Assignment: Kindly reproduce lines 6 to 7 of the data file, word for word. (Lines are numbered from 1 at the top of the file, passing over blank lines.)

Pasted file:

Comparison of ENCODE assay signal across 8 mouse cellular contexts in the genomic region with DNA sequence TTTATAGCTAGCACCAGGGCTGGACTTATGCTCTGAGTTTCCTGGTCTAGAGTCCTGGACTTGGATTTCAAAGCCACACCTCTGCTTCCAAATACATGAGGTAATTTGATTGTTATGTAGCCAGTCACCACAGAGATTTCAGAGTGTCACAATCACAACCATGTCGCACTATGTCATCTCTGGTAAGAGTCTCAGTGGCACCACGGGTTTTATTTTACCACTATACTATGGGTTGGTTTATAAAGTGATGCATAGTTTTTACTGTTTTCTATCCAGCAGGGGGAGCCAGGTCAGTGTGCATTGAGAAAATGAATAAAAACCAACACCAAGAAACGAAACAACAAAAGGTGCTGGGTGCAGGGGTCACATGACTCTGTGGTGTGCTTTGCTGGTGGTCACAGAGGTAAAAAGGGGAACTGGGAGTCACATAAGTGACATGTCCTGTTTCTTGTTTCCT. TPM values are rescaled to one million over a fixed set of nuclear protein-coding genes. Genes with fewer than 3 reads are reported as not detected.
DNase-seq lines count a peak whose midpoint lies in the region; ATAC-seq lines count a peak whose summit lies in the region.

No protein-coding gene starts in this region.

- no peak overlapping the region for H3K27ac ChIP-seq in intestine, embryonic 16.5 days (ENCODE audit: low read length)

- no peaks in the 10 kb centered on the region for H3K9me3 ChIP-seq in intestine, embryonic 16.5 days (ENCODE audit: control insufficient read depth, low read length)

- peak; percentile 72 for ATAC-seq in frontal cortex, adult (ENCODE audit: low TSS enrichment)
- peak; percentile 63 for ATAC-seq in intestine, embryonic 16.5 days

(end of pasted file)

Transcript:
- peak; percentile 72 for ATAC-seq in frontal cortex, adult (ENCODE audit: low TSS enrichment)
- peak; percentile 63 for ATAC-seq in intestine, embryonic 16.5 days